Douglas Stern, a native of Westport, attended Vanderbilt University and pursued a career in finance at Citigroup. He then enrolled in Tulane University’s Law School in New Orleans and took classes at the Hague and the University of Amsterdam focusing on international criminal law, refugee law and war crimes law. Upon completion of law school, Doug was awarded the Tulane Law School Certificate in International and Comparative Law. Following his completion of the Bar exam in Connecticut, Doug became a licensed attorney in November and opened a practice in Bridgeport, where he primarily practices in criminal defense. Doug’s involvement and commitment to Family & Children’s Agency has grown in the last few years and he currently serves as a co-chair of the Agency’s newly developed Junior Board of Directors.
Family & Children’s Agency is thrilled to include both Randy and Doug on the Board of Directors and look forward to the expertise and motivation each bring.
For more information, contact Marion Herbert, Manager, Communications, at (203) 523-5777 or email firstname.lastname@example.org.
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Teens Give Back to Norwalk Youth for Third Consecutive Year
For the third year in a row, St. Luke’s School students Sheetal Akole and Khushwant (Khush) Dhaliwal have generously supported the After School Program at Family & Children’s Agency by donating their proceeds from math tutoring services they provide to the Fairfield Enrichment Club. Sheetal and Khush both presented their donations of $1,000 and $500, respectively, to Jennifer Barahona, Director of Youth Development, at the After School Program’s location at Norwalk Community College. This is the third donation by Sheetal and second by Khush.
St. Luke’s School students Sheetal Akole (far left) and Khushwant Dhaliwal (far right) donated their proceeds from tutoring math to the After School Program at Family & Children’s Agency.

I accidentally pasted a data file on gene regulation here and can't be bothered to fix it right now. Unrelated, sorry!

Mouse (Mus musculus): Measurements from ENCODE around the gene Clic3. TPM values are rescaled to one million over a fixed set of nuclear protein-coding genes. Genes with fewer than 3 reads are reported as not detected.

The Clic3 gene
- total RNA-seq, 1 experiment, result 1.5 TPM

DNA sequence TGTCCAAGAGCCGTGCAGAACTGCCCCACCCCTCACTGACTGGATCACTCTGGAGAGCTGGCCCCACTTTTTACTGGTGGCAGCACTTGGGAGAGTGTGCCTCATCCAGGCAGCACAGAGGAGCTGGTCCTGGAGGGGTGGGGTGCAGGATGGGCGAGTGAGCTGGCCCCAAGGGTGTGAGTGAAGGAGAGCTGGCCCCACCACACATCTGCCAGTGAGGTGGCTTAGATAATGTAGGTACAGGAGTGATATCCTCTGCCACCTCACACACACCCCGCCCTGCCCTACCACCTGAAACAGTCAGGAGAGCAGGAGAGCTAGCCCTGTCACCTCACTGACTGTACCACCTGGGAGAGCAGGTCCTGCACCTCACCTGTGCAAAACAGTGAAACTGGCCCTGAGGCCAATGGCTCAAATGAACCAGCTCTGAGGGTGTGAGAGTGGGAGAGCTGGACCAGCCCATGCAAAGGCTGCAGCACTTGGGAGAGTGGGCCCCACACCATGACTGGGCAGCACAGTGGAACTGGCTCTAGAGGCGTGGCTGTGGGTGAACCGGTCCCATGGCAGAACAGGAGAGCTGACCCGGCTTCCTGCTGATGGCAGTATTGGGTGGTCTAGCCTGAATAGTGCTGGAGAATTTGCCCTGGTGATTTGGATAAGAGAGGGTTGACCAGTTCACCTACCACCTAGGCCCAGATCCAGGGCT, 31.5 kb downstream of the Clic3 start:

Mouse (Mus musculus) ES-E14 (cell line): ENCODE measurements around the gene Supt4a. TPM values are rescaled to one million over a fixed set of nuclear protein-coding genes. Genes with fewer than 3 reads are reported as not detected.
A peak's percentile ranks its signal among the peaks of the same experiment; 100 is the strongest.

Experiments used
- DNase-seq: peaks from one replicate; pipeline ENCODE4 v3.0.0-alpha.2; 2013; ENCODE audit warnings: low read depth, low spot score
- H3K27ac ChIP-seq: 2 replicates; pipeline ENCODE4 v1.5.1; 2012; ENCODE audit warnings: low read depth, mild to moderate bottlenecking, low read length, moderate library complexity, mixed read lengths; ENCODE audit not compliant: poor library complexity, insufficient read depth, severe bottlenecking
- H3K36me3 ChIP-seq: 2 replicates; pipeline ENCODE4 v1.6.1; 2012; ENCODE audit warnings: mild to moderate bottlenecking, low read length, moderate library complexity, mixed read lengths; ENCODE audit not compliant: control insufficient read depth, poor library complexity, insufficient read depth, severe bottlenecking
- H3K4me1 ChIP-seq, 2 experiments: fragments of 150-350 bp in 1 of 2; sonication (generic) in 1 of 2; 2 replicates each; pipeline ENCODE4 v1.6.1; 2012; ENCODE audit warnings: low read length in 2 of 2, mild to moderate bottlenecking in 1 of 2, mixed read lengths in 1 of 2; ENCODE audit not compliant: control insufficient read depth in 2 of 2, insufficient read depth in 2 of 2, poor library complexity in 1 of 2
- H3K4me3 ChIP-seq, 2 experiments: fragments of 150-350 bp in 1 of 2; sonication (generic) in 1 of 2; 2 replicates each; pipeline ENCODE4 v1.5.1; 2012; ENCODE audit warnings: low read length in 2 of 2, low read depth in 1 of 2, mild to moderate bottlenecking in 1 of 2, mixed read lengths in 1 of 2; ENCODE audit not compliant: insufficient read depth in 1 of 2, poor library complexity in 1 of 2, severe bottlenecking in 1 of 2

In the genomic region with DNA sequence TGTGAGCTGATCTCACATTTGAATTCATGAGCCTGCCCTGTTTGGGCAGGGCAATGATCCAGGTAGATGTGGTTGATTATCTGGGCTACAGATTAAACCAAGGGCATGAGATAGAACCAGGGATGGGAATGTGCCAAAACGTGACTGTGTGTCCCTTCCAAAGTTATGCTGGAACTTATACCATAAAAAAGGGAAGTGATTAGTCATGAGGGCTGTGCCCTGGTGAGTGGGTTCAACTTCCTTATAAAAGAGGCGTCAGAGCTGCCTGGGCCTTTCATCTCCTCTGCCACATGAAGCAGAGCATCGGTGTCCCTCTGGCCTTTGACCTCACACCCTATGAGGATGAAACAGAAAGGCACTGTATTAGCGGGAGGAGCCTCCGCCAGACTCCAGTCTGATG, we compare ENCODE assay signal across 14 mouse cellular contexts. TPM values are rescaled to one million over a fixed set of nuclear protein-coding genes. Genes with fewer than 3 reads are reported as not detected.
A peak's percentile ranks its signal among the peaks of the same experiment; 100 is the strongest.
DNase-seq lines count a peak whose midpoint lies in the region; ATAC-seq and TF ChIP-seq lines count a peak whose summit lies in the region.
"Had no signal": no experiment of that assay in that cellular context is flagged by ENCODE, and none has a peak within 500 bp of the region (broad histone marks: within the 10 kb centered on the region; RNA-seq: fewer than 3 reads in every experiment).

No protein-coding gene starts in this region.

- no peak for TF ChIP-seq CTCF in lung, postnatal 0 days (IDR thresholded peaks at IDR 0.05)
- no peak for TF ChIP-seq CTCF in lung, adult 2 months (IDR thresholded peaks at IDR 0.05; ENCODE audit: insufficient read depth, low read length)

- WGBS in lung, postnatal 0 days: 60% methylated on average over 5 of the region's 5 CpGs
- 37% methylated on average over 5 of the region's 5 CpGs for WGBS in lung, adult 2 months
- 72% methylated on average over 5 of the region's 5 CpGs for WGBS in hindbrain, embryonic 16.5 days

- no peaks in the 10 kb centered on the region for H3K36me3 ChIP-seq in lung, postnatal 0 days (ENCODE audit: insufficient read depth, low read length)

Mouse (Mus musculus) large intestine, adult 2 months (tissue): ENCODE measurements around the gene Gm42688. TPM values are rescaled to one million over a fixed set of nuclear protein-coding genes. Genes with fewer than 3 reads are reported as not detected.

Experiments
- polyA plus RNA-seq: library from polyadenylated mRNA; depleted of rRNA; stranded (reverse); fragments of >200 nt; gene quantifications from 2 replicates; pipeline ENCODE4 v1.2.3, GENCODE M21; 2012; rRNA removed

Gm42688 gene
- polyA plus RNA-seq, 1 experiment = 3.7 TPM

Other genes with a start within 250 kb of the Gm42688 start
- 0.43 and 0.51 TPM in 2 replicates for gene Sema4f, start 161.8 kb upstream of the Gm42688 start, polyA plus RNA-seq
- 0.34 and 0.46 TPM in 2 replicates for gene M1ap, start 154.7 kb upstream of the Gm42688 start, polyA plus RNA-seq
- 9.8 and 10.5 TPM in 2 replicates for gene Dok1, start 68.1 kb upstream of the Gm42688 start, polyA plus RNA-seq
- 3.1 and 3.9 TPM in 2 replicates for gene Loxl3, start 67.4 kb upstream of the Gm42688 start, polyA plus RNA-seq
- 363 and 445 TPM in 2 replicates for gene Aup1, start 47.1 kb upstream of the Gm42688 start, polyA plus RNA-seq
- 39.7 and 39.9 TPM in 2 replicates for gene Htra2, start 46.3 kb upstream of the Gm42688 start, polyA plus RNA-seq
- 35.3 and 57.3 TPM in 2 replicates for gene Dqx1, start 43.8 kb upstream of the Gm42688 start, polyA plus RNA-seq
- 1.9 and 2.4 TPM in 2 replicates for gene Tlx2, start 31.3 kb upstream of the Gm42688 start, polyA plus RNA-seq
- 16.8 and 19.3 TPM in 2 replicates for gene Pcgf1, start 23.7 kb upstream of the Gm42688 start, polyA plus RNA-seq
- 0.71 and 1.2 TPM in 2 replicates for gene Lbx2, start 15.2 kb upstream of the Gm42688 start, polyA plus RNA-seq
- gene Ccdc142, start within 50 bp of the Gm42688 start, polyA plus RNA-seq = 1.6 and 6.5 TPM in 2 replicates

“The commitment by Sheetal and Khush to both continue to tutor math and donate to the After School Program shows they both have a strong understanding of the value of education in our community,” said Barahona. “We are thrilled to accept their donations and they serve as an inspiration to both youth and adults throughout the community.”
“My love of math began at an early age because it was a fun way to solve problems,” said Khush, a sophomore at St. Luke’s School. “By working with the Fairfield Enrichment Clubs, I could use math and solving problems to connect to students with similar interests. I was helping my community in whatever small way I could.”
Sheetal began as a member of the original Fairfield Enrichment Club in fifth grade and began tutoring when she entered high school. Sheetal is a senior at St. Luke’s School and will be attending the Wharton School of the University of Pennsylvania in the fall.
“I believe Family & Children’s Agency is an essential part of the community,” said Sheetal. “What I am doing with the Fairfield Enrichment Club is my effort to help students who would like an academic challenge, but the After School Program at Family & Children’s Agency helps students learn and develop in other ways. They don’t only challenge students, but they challenge individuals to understand the world better.”
The Fairfield Enrichment Club is a community service project of high school students who coach students from local elementary and middle schools in mathematical problem solving and math contest preparation.
The After School Program improves the lives of Norwalk’s middle school youth by enabling their successful transition into high school and increasing their ability to be productive, independent young adults. This is accomplished by providing a safe and structured community-based After School Program for students to improve academic performance, develop character, and promote healthy peer interactions and lifestyles.
To learn more about the After School Program, please contact Jennifer Barahona, Director, Youth Development, at (203) 523-5784 or email email@example.com.